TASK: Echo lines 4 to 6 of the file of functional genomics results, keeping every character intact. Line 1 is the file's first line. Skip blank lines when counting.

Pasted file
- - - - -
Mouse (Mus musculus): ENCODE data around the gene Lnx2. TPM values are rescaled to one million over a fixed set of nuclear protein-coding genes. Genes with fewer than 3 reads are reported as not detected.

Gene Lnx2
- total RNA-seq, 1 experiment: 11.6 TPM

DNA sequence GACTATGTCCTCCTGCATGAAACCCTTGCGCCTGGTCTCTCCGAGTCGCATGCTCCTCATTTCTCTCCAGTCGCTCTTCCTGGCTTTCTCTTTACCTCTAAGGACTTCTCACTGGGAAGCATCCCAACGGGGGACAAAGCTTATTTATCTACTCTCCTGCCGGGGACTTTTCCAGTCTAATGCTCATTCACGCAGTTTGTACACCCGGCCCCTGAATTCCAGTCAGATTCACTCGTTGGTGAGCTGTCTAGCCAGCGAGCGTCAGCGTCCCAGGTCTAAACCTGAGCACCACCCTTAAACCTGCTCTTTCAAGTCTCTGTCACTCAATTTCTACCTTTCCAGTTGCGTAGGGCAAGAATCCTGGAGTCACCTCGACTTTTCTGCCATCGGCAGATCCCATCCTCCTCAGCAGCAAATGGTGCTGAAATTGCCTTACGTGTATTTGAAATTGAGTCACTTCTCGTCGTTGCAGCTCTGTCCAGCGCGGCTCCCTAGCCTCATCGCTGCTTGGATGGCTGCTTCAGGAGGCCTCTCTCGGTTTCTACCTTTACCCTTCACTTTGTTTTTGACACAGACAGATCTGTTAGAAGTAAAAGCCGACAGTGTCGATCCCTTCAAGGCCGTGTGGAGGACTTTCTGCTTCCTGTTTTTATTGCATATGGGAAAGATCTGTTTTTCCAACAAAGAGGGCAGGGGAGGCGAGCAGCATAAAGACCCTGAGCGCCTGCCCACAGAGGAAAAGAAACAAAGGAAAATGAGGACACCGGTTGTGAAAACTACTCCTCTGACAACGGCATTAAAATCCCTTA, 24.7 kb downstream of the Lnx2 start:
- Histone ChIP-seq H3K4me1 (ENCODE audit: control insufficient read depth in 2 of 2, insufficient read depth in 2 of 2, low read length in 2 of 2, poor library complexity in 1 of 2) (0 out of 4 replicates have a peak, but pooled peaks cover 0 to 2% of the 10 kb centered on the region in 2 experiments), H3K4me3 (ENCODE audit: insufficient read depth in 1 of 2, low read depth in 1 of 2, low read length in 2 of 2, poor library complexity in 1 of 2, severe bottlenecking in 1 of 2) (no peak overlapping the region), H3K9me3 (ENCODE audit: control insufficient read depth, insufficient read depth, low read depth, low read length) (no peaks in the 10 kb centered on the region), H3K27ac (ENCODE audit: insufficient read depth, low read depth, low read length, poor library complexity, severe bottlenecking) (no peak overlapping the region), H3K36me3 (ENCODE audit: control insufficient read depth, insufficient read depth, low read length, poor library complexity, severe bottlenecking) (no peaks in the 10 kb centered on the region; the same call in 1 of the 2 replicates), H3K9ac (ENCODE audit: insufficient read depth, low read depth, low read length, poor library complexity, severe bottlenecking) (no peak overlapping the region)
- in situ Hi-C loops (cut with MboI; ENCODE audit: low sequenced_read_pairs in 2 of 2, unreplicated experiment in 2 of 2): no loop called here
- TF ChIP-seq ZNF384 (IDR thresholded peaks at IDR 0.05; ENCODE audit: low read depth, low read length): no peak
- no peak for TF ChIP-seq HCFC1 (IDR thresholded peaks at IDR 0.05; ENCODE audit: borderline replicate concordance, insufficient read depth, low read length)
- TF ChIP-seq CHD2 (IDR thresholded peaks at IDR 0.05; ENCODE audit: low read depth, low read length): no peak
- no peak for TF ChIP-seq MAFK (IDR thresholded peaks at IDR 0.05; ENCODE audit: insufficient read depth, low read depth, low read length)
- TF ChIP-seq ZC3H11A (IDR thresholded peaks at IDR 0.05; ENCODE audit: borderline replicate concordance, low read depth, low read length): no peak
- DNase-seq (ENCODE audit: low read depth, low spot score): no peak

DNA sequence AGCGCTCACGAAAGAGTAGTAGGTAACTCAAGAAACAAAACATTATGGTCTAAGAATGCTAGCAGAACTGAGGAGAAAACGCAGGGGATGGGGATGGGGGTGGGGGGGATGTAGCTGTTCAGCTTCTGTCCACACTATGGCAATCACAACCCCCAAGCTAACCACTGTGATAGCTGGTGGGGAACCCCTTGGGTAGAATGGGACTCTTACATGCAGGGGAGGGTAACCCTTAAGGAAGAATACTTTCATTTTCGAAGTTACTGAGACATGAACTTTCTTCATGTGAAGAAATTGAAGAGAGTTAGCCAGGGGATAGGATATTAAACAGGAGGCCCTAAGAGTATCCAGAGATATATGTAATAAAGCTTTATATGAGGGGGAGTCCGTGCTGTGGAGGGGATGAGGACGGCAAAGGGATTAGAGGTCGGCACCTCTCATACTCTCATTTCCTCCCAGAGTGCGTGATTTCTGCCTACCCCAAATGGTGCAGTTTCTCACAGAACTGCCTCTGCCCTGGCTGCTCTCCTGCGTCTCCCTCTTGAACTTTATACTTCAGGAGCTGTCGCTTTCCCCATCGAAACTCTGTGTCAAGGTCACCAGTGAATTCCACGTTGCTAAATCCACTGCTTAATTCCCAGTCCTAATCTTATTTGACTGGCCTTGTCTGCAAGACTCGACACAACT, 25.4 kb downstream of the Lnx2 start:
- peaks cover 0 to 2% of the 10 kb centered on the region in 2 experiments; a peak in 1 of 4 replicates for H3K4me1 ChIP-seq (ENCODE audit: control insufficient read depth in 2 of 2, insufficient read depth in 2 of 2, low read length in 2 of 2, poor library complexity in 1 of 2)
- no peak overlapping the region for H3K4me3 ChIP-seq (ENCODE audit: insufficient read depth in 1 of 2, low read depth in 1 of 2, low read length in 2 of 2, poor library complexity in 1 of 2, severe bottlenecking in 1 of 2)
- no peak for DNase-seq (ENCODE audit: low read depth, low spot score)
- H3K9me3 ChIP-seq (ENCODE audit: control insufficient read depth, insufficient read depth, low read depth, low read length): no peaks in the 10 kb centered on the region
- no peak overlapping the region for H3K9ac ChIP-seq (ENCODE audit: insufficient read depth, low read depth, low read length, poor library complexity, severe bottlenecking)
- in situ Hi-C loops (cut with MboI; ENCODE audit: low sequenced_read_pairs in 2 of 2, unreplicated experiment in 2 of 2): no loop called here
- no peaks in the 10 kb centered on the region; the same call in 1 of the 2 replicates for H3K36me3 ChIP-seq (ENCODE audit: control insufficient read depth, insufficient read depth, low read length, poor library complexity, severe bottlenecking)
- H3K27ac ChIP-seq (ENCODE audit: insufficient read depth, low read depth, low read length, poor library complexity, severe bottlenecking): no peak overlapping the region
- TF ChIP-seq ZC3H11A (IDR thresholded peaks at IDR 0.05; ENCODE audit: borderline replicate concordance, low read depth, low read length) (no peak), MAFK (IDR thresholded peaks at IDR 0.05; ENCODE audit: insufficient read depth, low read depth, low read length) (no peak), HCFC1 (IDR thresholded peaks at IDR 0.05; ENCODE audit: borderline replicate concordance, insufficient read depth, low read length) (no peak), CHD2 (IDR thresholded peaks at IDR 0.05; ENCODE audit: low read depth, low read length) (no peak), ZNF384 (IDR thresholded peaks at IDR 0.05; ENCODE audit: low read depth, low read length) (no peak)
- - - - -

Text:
DNA sequence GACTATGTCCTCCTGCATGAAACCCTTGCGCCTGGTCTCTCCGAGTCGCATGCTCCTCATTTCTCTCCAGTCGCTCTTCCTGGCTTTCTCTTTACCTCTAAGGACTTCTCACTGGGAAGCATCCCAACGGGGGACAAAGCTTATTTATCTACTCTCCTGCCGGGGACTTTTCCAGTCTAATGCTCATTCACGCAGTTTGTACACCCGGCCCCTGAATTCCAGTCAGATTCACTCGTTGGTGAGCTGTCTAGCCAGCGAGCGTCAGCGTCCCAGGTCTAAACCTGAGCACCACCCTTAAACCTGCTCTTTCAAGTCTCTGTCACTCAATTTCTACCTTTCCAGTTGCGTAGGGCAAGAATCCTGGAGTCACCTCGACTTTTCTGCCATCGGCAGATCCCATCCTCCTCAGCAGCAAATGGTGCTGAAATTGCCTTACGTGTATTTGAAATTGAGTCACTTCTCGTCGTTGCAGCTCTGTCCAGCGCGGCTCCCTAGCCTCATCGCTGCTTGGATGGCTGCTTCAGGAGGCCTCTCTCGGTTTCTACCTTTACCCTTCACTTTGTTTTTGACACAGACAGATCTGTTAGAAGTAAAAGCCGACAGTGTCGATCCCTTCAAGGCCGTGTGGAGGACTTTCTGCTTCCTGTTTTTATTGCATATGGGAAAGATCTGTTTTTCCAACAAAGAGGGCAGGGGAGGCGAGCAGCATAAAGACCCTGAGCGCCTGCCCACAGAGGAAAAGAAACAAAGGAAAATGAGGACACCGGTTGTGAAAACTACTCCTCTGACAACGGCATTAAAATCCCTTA, 24.7 kb downstream of the Lnx2 start:
- Histone ChIP-seq H3K4me1 (ENCODE audit: control insufficient read depth in 2 of 2, insufficient read depth in 2 of 2, low read length in 2 of 2, poor library complexity in 1 of 2) (0 out of 4 replicates have a peak, but pooled peaks cover 0 to 2% of the 10 kb centered on the region in 2 experiments), H3K4me3 (ENCODE audit: insufficient read depth in 1 of 2, low read depth in 1 of 2, low read length in 2 of 2, poor library complexity in 1 of 2, severe bottlenecking in 1 of 2) (no peak overlapping the region), H3K9me3 (ENCODE audit: control insufficient read depth, insufficient read depth, low read depth, low read length) (no peaks in the 10 kb centered on the region), H3K27ac (ENCODE audit: insufficient read depth, low read depth, low read length, poor library complexity, severe bottlenecking) (no peak overlapping the region), H3K36me3 (ENCODE audit: control insufficient read depth, insufficient read depth, low read length, poor library complexity, severe bottlenecking) (no peaks in the 10 kb centered on the region; the same call in 1 of the 2 replicates), H3K9ac (ENCODE audit: insufficient read depth, low read depth, low read length, poor library complexity, severe bottlenecking) (no peak overlapping the region)
- in situ Hi-C loops (cut with MboI; ENCODE audit: low sequenced_read_pairs in 2 of 2, unreplicated experiment in 2 of 2): no loop called here